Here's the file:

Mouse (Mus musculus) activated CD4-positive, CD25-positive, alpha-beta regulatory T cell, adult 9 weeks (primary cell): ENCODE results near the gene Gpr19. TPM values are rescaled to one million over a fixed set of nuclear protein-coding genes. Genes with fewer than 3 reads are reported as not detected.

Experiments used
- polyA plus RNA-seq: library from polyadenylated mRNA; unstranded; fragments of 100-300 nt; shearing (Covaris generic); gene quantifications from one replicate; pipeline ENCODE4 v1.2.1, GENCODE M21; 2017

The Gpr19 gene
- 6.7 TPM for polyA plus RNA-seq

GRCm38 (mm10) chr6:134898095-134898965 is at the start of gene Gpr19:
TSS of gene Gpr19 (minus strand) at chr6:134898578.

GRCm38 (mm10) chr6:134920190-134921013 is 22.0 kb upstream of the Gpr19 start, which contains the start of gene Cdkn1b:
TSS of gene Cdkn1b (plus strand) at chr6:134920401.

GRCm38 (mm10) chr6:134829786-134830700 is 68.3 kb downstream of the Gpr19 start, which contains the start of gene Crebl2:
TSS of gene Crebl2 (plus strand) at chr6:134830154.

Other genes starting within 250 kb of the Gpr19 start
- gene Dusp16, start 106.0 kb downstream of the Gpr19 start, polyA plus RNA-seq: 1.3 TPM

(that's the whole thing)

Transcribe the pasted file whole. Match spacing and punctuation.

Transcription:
Mouse (Mus musculus) activated CD4-positive, CD25-positive, alpha-beta regulatory T cell, adult 9 weeks (primary cell): ENCODE results near the gene Gpr19. TPM values are rescaled to one million over a fixed set of nuclear protein-coding genes. Genes with fewer than 3 reads are reported as not detected.

Experiments used
- polyA plus RNA-seq: library from polyadenylated mRNA; unstranded; fragments of 100-300 nt; shearing (Covaris generic); gene quantifications from one replicate; pipeline ENCODE4 v1.2.1, GENCODE M21; 2017

The Gpr19 gene
- 6.7 TPM for polyA plus RNA-seq

GRCm38 (mm10) chr6:134898095-134898965 is at the start of gene Gpr19:
TSS of gene Gpr19 (minus strand) at chr6:134898578.

GRCm38 (mm10) chr6:134920190-134921013 is 22.0 kb upstream of the Gpr19 start, which contains the start of gene Cdkn1b:
TSS of gene Cdkn1b (plus strand) at chr6:134920401.

GRCm38 (mm10) chr6:134829786-134830700 is 68.3 kb downstream of the Gpr19 start, which contains the start of gene Crebl2:
TSS of gene Crebl2 (plus strand) at chr6:134830154.

Other genes starting within 250 kb of the Gpr19 start
- gene Dusp16, start 106.0 kb downstream of the Gpr19 start, polyA plus RNA-seq: 1.3 TPM